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US Lawmaker: China Seeks to Spy on International Visitors at Olympics


A U.S. senator says Beijing has ordered U.S.-owned hotels in China to install Internet filters that can monitor international visitors who attend the Olympic games in August. Kansas Republican Senator Sam Brownback made his comments at a Capitol Hill news conference, at which he and other lawmakers urged President Bush to boycott the games opening ceremonies to protest China's human rights record. VOA's Deborah Tate reports.

Senator Brownback says he learned of the Chinese government order from memos received by at least two U.S. hotels. He refused to identify the hotels, but said the information came from reliable and confidential sources.

"This is wrong, it is against international conventions," he said. "It is certainly against the Olympic spirit. The Chinese government should not do that, and should remove that request and that order."

Brownback called China the great enabler in the world of human rights abuses.

He spoke at a news conference just outside the U.S. Capitol building, where he and other lawmakers and human rights advocates called on the United States to boycott the start of the games to protest China's human rights record.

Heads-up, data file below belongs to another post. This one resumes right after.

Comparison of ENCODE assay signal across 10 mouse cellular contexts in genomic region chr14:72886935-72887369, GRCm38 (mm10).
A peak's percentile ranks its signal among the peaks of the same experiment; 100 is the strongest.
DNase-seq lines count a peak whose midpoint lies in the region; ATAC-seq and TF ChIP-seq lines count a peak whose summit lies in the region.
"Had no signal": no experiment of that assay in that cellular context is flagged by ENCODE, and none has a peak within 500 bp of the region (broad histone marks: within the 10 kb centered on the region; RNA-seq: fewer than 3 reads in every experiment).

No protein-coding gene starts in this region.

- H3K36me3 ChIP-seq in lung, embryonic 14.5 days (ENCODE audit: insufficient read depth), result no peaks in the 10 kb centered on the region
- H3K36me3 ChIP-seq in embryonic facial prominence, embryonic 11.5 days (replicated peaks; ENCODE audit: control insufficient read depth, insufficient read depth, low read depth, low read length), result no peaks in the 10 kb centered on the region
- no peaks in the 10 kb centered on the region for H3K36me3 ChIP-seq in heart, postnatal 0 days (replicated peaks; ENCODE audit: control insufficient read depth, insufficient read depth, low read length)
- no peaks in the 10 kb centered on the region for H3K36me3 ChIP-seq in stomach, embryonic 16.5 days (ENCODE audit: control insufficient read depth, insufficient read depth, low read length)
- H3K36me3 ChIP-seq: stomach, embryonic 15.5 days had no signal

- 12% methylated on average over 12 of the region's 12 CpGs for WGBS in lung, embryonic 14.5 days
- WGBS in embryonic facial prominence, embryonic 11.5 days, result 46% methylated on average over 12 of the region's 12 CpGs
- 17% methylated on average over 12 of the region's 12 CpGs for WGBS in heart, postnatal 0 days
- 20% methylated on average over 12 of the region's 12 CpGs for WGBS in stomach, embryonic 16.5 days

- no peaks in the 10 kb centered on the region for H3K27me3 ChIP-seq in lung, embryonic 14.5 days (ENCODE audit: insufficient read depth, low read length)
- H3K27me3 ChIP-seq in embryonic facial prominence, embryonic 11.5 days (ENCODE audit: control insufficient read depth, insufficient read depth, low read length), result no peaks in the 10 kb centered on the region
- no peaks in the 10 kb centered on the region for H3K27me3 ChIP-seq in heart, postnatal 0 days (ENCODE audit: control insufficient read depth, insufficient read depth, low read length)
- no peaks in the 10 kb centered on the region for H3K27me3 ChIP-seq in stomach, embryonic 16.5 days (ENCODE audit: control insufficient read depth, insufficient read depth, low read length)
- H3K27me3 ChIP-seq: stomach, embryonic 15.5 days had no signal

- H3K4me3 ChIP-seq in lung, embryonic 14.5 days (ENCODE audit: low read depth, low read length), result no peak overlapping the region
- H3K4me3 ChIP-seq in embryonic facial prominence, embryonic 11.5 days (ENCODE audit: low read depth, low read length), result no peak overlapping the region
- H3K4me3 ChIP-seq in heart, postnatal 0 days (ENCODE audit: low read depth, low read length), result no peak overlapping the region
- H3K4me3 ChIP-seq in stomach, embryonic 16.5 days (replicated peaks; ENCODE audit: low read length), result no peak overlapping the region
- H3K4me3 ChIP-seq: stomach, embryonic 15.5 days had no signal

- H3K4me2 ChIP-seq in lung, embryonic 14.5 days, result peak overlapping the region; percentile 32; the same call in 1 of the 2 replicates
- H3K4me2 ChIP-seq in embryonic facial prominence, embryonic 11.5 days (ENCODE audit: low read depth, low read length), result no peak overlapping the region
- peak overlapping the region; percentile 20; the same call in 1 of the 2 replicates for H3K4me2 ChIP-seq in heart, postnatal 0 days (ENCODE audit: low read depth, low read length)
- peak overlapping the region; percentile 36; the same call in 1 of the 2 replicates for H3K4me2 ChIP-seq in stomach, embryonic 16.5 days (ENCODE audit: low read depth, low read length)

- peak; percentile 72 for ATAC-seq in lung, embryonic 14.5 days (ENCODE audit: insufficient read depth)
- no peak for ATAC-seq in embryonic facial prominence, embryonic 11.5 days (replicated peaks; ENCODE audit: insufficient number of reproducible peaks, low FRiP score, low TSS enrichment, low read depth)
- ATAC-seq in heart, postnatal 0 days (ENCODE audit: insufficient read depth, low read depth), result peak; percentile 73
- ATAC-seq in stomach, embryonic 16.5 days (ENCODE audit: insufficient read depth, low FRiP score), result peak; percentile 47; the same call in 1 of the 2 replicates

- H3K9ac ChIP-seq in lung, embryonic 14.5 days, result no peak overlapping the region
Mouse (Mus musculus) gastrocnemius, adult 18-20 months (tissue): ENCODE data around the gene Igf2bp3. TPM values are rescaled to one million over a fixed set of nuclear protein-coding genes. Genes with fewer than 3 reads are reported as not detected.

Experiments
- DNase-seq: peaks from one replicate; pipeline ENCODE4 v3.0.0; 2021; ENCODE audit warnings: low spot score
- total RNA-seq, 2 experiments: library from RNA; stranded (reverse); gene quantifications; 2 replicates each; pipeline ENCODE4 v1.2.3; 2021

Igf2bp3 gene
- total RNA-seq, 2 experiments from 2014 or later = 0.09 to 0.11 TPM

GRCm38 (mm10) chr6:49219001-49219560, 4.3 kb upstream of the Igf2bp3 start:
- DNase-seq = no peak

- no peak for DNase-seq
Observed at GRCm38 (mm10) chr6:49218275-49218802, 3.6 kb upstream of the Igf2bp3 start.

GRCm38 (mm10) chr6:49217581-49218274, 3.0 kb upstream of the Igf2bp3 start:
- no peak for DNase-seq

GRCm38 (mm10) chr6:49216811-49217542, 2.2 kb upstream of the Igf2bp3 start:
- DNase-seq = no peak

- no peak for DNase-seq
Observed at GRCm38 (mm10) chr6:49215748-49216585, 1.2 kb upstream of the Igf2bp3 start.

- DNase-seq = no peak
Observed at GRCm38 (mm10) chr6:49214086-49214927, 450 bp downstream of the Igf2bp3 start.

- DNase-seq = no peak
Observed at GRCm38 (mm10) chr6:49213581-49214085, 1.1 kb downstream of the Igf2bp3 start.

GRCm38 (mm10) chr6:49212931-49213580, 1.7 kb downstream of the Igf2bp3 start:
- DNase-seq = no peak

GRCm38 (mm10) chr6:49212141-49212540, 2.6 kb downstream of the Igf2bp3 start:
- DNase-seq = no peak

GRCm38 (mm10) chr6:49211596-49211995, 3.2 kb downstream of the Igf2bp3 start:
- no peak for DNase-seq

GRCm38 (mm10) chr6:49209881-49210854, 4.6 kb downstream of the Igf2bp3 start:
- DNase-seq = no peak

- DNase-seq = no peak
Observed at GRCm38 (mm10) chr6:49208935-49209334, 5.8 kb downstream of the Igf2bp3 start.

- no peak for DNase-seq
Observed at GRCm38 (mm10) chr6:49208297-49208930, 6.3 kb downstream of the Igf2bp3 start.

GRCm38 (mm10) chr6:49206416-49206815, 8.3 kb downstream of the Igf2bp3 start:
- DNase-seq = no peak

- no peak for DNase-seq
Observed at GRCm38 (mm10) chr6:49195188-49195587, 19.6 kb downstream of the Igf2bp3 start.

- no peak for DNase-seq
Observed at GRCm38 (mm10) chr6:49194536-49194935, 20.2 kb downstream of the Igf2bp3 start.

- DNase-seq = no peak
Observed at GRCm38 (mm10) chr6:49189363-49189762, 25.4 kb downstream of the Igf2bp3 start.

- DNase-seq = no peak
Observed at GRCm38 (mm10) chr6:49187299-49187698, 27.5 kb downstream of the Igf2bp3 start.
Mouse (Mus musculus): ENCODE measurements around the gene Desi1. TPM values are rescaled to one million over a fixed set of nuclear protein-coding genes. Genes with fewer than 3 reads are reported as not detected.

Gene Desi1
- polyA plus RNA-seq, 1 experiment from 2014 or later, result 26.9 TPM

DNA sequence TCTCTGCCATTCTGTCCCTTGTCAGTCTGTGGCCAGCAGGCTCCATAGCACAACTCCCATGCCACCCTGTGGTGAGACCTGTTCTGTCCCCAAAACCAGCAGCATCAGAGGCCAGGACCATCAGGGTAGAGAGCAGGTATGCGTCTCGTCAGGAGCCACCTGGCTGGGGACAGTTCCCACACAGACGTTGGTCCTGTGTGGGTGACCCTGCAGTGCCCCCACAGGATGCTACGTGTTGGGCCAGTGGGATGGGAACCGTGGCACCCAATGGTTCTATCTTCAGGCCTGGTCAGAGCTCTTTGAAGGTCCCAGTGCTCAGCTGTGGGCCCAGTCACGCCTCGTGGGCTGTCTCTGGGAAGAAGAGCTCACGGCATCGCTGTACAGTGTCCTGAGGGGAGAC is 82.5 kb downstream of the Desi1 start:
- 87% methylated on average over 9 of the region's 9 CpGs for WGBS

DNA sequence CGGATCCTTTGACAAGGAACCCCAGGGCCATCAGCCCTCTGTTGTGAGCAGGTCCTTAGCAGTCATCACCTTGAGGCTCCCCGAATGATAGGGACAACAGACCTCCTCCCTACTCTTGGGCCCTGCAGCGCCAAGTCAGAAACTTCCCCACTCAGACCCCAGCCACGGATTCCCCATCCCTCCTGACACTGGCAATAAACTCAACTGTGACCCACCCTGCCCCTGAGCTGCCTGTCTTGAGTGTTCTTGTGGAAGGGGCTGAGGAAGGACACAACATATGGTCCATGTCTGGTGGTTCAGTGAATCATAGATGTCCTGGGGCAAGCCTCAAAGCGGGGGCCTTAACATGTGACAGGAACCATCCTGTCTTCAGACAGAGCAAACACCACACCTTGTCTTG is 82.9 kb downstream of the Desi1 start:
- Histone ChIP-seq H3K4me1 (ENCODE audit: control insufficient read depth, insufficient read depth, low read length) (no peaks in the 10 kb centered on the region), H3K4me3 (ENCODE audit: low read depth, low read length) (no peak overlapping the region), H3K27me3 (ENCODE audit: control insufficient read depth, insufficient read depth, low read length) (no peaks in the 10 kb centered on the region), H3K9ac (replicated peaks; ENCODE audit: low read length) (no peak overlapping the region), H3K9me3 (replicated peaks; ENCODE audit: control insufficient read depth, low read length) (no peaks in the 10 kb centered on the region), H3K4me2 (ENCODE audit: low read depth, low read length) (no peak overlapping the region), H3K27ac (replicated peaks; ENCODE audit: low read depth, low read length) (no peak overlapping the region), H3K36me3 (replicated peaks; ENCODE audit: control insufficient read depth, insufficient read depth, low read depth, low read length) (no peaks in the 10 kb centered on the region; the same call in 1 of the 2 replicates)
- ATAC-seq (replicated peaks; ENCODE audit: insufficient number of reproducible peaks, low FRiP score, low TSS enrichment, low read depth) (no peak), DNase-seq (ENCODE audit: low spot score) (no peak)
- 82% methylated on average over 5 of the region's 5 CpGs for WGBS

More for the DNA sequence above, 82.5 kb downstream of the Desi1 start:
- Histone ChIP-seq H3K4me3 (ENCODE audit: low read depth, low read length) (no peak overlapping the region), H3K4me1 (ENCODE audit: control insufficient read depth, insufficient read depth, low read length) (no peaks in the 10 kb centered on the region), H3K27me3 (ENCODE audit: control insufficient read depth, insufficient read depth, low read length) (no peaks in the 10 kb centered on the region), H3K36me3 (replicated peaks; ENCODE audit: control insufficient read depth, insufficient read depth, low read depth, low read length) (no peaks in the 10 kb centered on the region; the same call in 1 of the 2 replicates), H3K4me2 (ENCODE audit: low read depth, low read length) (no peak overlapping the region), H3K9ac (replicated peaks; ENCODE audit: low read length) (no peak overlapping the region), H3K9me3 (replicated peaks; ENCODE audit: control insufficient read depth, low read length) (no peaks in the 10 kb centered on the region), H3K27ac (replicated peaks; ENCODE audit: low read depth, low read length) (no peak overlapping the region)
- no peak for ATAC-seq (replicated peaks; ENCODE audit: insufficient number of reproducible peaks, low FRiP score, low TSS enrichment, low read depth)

"President Bush and no one else in this government should be there for those opening ceremonies," said Congressman Chris Smith, a New Jersey Republican.

Congresswoman Diane Watson, a California Democrat, urged Beijing to improve its human rights record ahead of the games.

"China must change the way it does business at home and abroad," she said.

Representatives from a number of human rights groups cited China's crackdown on recent unrest in Tibet and its deportation of North Korean refugees, who face stiff punishment or execution for fleeing the North.

"The claim made by the Chinese government that North Koreans do not experience persecution if they return to North Korea does not pass any minimal truth test," said Richard Land, vice chairman of the U.S. Commission on International Religious Freedom. "North Korean refugees need protection and China must give it to them, and we must insist upon it."

More than a dozen former North Korean refugees who escaped to China and suffered beatings and imprisonment by Chinese authorities also attended the event.

At the White House, spokesman Tony Fratto acknowledged the sentiments of the rights groups and lawmakers, but would not say whether President Bush would avoid the opening ceremonies.

"We know they have strong feelings," he said. "Lots of U.S. officials and others have strong feelings. I do not have anything to add in terms of the president's schedule. He will go to China, but I have nothing on the schedule."

Opening ceremonies are scheduled for August 8.